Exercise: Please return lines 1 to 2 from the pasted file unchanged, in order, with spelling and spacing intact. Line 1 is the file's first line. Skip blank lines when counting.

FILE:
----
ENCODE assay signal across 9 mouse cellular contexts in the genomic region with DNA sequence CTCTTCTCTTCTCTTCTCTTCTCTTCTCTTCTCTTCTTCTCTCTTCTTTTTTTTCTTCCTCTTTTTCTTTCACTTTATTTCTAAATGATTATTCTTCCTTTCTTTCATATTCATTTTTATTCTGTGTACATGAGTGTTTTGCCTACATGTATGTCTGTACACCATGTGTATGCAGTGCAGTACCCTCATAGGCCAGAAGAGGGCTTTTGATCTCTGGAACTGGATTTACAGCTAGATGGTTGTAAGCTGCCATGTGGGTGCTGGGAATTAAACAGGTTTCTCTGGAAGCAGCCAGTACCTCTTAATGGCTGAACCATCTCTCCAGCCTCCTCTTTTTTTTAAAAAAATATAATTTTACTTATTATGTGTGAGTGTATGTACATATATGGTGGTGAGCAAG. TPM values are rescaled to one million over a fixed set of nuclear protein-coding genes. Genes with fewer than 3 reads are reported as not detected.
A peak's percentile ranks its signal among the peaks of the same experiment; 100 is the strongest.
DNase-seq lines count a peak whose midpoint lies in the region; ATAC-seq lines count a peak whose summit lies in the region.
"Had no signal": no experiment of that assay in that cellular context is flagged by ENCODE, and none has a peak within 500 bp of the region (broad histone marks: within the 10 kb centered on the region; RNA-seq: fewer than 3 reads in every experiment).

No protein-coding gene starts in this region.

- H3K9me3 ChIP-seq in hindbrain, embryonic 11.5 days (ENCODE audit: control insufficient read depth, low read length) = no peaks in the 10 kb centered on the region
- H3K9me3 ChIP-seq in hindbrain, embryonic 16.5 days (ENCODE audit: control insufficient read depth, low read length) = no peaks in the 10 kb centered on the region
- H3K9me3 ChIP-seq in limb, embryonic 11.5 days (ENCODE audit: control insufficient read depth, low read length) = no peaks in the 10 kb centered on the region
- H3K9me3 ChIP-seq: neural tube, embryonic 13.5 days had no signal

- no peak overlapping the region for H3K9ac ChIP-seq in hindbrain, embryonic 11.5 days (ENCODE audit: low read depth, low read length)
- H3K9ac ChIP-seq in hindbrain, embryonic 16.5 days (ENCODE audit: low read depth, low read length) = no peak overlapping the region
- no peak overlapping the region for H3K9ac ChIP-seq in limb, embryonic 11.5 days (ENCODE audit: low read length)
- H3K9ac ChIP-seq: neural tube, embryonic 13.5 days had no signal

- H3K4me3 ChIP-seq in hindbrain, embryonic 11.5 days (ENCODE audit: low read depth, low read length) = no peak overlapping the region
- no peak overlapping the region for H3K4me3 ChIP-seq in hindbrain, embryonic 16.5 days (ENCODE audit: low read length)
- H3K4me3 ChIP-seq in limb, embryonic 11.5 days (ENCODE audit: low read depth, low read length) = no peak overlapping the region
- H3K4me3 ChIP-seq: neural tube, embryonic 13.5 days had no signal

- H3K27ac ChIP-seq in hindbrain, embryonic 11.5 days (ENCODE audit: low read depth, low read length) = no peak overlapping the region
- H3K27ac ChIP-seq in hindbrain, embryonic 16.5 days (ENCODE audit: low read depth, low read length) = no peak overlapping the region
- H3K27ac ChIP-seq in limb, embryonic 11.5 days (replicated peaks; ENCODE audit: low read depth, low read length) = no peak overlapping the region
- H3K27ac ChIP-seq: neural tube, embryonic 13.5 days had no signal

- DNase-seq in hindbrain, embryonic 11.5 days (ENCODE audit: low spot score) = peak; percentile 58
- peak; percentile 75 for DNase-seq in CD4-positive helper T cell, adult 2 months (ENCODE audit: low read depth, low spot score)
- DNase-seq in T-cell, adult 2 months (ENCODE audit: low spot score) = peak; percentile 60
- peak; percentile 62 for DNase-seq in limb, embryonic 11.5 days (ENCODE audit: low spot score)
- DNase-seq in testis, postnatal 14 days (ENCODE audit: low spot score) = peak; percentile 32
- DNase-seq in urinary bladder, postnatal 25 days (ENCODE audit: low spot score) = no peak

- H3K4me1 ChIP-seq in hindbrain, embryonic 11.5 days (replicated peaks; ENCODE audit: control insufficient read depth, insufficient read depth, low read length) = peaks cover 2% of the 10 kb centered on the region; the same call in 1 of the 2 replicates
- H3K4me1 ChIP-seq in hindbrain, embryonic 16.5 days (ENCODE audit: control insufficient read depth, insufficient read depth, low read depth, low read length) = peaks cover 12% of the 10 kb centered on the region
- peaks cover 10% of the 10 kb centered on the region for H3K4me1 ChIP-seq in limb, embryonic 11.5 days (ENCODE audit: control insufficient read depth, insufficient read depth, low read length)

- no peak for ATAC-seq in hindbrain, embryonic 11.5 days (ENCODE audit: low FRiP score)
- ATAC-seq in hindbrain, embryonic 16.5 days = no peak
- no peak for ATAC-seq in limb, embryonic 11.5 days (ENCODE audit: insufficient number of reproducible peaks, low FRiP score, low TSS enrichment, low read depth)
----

ENCODE assay signal across 9 mouse cellular contexts in the genomic region with DNA sequence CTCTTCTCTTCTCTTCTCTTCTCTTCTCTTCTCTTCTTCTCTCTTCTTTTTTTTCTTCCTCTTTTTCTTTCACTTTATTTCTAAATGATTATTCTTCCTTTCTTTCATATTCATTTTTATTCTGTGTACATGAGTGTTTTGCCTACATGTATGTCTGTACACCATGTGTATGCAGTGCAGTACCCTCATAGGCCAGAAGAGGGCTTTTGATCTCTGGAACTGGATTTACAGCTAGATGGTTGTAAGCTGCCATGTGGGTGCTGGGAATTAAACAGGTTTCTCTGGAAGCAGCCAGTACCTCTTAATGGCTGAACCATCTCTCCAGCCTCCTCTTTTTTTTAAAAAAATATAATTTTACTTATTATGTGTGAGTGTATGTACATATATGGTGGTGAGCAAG. TPM values are rescaled to one million over a fixed set of nuclear protein-coding genes. Genes with fewer than 3 reads are reported as not detected.
A peak's percentile ranks its signal among the peaks of the same experiment; 100 is the strongest.